Moonlight and Inverse Square Law

Light intensity is inversely proportional to the square of its distance. The light we receive from the Moon increases 50000× if we land there. But so does the Moon’s apparent size, spreading the increase in intensity over a larger area.

Flat-Earthers incorrectly claim the inverse square law means the Moon would be too bright if we land there, and they use the argument to “prove” it is impossible to go to the Moon. In reality, the inverse square law applies to a point source. For a large light source, its change in apparent size must also be considered.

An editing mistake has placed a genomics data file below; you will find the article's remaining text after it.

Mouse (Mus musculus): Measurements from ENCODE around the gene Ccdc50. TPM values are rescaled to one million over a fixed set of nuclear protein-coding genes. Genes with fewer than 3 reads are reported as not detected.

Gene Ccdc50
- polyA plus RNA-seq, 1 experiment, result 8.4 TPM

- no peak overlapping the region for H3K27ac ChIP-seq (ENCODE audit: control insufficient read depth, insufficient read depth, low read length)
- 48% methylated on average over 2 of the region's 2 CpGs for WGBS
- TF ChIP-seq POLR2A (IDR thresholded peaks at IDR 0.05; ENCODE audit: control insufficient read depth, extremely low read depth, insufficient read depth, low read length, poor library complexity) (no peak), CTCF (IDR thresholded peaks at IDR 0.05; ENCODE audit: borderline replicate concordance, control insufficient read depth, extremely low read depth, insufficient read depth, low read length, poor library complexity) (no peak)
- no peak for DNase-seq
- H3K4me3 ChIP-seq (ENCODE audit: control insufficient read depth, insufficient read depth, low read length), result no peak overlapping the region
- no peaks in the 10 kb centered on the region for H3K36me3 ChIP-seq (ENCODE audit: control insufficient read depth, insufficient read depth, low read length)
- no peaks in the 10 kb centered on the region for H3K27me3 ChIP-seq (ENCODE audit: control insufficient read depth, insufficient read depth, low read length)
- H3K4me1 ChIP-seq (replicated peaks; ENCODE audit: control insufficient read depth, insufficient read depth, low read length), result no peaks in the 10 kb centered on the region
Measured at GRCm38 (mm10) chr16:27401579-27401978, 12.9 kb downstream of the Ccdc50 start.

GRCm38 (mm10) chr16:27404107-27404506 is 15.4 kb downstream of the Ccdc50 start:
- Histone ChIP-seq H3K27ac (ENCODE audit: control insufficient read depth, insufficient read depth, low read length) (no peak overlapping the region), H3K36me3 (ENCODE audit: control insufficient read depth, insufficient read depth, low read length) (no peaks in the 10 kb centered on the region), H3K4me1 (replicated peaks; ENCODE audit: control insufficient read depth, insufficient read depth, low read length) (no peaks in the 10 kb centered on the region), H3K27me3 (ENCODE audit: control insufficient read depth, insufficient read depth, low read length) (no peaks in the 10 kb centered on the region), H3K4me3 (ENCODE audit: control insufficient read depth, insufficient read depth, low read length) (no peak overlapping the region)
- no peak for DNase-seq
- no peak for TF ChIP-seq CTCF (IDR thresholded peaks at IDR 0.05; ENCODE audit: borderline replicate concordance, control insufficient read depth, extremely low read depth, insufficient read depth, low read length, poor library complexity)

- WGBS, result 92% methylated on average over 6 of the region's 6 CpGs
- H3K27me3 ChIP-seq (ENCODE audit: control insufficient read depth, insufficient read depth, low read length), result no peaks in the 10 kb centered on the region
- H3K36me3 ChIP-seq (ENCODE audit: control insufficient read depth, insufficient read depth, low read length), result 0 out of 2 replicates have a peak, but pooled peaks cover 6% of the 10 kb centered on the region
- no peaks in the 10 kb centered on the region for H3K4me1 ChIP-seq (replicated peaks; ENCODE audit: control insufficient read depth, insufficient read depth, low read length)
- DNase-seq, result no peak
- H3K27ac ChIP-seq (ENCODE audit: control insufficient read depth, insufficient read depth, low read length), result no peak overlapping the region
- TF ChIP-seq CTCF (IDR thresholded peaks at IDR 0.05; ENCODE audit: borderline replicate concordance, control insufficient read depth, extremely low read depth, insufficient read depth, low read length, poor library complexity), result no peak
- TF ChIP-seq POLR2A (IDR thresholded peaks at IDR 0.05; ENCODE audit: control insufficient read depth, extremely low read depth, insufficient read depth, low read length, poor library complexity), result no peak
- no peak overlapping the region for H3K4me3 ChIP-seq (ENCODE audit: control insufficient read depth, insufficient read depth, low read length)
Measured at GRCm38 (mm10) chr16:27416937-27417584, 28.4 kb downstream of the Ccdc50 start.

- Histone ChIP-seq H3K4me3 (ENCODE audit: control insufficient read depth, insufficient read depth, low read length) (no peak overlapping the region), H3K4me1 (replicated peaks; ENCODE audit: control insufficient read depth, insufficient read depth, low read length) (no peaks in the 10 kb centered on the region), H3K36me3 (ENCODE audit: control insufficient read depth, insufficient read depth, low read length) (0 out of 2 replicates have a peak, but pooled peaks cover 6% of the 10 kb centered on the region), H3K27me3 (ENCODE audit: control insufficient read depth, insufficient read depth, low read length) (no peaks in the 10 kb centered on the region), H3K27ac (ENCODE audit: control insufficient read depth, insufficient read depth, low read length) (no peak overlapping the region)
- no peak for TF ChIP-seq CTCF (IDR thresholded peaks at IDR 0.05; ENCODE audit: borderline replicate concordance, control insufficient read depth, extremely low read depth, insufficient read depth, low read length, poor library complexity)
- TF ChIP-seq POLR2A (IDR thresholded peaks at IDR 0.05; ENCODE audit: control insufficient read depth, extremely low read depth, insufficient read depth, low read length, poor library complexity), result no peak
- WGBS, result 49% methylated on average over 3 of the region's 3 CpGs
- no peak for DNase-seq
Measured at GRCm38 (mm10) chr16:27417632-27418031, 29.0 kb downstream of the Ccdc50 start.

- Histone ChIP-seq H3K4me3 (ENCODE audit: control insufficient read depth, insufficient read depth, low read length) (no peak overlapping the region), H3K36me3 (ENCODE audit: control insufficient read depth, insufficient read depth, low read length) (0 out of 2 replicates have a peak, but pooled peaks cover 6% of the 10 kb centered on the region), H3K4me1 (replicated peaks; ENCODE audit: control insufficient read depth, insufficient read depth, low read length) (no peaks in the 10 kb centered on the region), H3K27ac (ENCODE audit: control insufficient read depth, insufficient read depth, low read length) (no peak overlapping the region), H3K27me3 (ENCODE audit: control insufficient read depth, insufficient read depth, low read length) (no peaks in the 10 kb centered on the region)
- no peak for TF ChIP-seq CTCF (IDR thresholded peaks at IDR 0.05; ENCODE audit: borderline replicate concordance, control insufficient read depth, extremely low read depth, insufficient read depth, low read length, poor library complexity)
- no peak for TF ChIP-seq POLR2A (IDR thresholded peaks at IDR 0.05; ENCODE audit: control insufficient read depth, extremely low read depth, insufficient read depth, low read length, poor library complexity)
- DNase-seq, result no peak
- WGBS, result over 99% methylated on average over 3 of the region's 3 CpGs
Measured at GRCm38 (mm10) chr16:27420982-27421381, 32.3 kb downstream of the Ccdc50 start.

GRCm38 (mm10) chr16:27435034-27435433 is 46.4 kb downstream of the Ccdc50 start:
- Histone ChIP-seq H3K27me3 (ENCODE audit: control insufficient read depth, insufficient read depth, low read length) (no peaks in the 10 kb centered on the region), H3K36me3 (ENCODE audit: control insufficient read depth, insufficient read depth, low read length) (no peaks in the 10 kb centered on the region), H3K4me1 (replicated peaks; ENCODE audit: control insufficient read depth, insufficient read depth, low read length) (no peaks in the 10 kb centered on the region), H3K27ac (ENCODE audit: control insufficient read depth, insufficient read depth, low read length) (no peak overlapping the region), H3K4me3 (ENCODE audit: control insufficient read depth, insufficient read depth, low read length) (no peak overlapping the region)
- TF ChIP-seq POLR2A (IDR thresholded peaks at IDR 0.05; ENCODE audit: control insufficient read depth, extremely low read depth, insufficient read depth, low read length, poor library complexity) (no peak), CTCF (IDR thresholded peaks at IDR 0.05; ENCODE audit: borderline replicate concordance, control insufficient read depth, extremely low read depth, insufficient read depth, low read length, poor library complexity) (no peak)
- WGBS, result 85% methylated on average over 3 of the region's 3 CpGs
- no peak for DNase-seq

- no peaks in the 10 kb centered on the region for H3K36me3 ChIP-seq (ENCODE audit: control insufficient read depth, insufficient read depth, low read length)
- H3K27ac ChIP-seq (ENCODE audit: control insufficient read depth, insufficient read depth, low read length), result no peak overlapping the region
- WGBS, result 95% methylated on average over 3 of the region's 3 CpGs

For example, halving the distance to the Moon quadruples its light intensity but also quadruples the Moon’s apparent size. As a result, the brightness per solid angle stays constant.